Our app’s user experience it’s a complex mix of feelings and emotions, difficult to measure but it has a huge impact in the user satisfaction, and here globalisation best practices play an important role, and UX localization plays also an important role, but is that actually a thing? does UX localisation even exist?
The translation industry is one of the oldest industries in the world, for hundreds of years there have been needs to communicate messages from one language to another. During all these years the translators have had a fundamental role so that people of different languages understand each other. During all these years the translators have been adapting and changing their services, and even today, under the threatening look of MT, AI, NMT and BLA, BLA, BLA, they are pushing back this new reality, they re-invent themselves, and they find a way to remain relevant ... and that’s the reality, the translator is a difficult race to extinguish, they fight, they adapt, they evolve ... and hopefully they’ll continue doing it for many years!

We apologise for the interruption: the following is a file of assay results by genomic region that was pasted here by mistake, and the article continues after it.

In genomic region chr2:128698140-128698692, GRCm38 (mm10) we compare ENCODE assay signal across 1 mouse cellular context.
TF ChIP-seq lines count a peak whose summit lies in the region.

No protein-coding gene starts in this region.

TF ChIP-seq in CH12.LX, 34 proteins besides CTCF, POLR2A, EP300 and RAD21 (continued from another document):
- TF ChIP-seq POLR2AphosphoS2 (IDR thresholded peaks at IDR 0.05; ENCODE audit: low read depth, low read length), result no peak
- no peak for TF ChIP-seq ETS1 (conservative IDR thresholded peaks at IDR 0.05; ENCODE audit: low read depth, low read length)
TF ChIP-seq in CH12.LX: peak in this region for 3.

Sometimes knowing the rules of behaviour and soft-skills that I must apply in certain environments is not enough to succeed. Being effective in a high-performance team in a multicultural environment requires something more.
Sometimes having the info and the answer only solves part of the problem of how to be effective across cultures. How do we solve the other part of the problem? How can we be effective in such a global and diverse world as is the localization industry?
That’s the topic I cover in my weekly post. Hope you like it and and please leave your comments with your international experiences on how you adapted to different environments! 🙂